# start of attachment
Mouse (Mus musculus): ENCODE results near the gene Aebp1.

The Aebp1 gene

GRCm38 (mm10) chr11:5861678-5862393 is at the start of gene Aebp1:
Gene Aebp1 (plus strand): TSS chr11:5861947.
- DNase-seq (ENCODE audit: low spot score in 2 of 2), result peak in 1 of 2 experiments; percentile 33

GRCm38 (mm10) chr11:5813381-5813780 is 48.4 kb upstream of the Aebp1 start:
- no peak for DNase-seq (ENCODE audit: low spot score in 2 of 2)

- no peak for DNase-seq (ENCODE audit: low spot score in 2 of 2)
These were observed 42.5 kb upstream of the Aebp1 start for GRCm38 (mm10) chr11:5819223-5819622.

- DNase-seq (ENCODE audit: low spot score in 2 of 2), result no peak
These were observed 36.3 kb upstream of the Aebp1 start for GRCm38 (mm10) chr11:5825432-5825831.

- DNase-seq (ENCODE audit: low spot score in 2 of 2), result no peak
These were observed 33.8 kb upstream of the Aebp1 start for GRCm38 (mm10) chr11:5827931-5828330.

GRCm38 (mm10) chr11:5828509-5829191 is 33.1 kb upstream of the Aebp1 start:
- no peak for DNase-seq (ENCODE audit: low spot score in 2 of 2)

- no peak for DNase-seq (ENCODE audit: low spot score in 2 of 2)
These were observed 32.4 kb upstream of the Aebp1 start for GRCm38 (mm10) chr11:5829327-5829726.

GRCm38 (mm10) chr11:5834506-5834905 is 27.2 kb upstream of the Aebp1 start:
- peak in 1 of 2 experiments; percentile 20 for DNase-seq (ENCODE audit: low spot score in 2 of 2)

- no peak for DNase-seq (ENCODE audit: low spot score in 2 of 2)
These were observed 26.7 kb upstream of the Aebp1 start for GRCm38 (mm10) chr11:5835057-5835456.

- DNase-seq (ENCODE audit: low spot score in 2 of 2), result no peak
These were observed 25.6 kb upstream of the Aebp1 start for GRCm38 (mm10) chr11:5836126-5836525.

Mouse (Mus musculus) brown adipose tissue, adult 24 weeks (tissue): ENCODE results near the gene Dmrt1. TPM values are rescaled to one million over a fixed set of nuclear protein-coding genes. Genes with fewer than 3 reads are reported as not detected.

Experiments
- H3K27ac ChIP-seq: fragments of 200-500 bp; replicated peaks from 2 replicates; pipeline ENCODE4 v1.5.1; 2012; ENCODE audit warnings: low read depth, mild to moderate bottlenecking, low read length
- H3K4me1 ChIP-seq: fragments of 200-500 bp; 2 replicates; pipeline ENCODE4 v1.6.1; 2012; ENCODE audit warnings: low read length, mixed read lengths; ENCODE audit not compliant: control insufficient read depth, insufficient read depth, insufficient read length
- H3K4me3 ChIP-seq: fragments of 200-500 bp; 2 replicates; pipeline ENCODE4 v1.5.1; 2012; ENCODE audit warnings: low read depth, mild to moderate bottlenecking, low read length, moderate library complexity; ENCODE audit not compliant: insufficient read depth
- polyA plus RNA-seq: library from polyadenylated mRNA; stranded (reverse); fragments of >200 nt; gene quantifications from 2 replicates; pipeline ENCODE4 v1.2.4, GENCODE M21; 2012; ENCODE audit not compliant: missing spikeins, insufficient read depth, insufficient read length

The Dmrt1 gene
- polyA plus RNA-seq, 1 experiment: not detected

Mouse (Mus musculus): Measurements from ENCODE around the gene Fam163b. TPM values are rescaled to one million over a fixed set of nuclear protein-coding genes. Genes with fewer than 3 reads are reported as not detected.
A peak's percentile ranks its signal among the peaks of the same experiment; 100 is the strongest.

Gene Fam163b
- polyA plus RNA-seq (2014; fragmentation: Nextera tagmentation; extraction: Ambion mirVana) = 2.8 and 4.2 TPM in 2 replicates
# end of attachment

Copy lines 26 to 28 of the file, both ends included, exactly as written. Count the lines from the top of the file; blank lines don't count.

- H3K27ac ChIP-seq: fragments of 200-500 bp; replicated peaks from 2 replicates; pipeline ENCODE4 v1.5.1; 2012; ENCODE audit warnings: low read depth, mild to moderate bottlenecking, low read length
- H3K4me1 ChIP-seq: fragments of 200-500 bp; 2 replicates; pipeline ENCODE4 v1.6.1; 2012; ENCODE audit warnings: low read length, mixed read lengths; ENCODE audit not compliant: control insufficient read depth, insufficient read depth, insufficient read length
- H3K4me3 ChIP-seq: fragments of 200-500 bp; 2 replicates; pipeline ENCODE4 v1.5.1; 2012; ENCODE audit warnings: low read depth, mild to moderate bottlenecking, low read length, moderate library complexity; ENCODE audit not compliant: insufficient read depth